SEOUL (Reuters) -Kakao Corp’s co-CEO Namkoong Whon has stepped down, the company said on Wednesday, after an outage that shut down South Korea’s largest mobile chat app and other services, triggering widespread backlash from authorities and the public.
The resignation, effective Wednesday, leaves co-CEO Hong Euntaek as sole CEO.
The company apologised for the outage that started on Saturday due to a fire at a data centre run by SK C&C near Seoul.
Most of its systems were restored by Wednesday, but miscellaneous functions remain shaky and disruptions to a wide range of services from payments to taxis and restaurant bookings have raised questions about public reliance on the app.
KakaoTalk, launched in 2010, has more than 47 million active accounts in South Korea, making it one of the most ubiquitous apps in the country of 51.6 million.
Hong, who is also leading the company’s response to the outage, said Kakao would look into why service recovery work was slow, prepare compensation for users and businesses affected by service disruptions and build its own data centres.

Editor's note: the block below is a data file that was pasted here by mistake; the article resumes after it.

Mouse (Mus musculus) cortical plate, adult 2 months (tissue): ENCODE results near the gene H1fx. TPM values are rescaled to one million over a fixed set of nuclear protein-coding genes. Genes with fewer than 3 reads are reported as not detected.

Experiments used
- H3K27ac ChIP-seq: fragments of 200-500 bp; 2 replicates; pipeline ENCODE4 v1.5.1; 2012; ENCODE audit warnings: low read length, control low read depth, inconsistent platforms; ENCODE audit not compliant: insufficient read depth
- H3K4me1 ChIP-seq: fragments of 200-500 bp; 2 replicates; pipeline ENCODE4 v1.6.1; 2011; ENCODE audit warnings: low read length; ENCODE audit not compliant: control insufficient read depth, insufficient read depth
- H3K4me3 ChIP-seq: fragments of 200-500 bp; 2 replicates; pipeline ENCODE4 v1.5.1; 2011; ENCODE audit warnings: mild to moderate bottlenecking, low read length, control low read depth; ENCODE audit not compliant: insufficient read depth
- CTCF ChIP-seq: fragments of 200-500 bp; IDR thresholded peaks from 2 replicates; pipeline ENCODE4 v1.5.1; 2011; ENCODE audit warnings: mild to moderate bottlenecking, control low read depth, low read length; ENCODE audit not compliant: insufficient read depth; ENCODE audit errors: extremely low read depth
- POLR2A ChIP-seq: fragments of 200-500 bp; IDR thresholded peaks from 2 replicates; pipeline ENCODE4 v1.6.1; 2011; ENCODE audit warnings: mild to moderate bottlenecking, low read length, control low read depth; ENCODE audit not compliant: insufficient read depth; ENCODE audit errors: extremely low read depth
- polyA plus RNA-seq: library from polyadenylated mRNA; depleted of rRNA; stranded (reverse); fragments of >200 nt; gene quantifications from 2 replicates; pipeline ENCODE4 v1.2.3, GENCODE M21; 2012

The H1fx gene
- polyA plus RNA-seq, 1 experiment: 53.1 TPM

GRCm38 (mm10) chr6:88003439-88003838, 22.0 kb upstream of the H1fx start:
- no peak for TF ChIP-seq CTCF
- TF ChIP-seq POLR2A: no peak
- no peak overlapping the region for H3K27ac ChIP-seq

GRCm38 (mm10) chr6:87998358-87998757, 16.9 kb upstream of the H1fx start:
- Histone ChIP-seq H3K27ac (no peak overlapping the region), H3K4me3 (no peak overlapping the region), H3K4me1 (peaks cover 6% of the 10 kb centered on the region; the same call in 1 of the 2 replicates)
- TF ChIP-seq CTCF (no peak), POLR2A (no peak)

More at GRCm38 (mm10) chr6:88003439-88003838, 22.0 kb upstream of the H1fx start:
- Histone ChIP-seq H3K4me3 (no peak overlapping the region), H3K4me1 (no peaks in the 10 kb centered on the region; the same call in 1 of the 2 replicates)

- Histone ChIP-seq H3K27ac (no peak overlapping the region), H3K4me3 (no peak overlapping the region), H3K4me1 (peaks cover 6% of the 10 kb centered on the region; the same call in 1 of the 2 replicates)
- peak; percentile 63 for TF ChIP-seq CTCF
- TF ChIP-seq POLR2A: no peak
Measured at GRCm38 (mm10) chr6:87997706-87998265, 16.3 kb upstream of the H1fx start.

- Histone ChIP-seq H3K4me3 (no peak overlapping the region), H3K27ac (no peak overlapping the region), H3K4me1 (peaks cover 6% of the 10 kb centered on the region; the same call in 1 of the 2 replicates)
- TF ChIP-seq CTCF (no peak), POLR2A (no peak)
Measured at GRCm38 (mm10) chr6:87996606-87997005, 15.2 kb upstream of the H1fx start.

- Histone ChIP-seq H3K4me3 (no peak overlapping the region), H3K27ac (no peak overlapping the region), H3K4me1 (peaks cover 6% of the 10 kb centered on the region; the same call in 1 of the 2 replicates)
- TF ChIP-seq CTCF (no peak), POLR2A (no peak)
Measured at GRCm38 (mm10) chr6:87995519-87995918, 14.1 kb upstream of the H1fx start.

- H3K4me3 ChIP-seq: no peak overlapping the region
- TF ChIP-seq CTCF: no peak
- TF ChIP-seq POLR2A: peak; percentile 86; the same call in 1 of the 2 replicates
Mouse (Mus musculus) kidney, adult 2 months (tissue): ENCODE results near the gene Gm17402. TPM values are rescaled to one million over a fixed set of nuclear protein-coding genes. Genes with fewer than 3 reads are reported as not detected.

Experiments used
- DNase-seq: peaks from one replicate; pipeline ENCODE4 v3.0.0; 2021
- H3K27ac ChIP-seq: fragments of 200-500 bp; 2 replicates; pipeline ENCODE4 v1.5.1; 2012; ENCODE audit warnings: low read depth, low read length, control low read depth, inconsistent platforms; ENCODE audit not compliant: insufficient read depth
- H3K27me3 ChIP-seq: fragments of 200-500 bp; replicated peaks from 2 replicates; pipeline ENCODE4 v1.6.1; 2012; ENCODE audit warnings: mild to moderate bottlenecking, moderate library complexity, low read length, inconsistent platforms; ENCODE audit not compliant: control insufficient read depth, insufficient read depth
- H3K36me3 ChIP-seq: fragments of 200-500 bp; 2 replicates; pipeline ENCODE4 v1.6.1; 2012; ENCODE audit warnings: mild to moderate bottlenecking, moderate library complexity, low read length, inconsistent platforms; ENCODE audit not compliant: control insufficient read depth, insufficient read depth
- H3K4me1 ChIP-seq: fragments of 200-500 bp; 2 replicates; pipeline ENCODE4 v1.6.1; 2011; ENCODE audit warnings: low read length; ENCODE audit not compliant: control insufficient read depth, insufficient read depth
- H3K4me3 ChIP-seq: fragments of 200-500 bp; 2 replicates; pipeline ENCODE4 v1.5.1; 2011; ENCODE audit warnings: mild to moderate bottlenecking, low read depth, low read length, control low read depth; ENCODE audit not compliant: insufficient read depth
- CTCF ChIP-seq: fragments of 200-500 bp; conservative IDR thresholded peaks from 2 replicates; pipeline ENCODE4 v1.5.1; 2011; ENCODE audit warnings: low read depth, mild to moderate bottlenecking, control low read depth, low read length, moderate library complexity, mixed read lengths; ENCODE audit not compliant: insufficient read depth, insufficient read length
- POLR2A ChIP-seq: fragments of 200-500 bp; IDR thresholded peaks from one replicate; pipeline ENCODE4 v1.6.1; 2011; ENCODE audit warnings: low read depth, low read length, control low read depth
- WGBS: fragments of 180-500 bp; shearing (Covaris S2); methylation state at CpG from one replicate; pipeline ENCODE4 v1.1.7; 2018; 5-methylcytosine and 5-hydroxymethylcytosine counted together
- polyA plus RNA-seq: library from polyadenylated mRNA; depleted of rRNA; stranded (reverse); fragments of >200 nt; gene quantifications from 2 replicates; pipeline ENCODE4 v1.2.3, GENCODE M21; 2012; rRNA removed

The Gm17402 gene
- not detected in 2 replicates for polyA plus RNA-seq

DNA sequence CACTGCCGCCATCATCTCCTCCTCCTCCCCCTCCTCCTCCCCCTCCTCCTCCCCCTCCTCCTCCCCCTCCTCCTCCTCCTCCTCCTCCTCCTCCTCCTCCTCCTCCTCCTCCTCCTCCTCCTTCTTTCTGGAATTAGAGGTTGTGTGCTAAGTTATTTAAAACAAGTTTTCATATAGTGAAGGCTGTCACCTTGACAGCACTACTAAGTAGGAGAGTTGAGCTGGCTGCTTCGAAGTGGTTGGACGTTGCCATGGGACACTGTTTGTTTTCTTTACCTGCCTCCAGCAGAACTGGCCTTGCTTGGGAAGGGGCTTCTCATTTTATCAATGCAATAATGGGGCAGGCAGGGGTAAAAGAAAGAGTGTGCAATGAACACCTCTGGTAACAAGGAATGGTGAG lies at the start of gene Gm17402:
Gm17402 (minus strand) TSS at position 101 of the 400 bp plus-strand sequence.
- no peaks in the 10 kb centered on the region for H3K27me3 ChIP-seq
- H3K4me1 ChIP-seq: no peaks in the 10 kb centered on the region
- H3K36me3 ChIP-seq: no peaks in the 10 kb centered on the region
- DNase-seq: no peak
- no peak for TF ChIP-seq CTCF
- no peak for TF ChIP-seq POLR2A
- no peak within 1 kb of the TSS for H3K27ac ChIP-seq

“We’ll build our own infrastructure including data centres to ensure our services will not be affected by similar incidents going forward,” Kakao said in a statement.
The company plans to invest 460 billion won ($325 million) to start operating its own data center from next year, and another one will be completed in the following year, it said.
More than 500 small businesses complained about lost sales due to the Kakao outage, lobby group Korea Federation of Micro Enterprise said.
($1 = 1,415.6400 won)
(Reporting by Joyce Lee; Editing by Sam Holmes)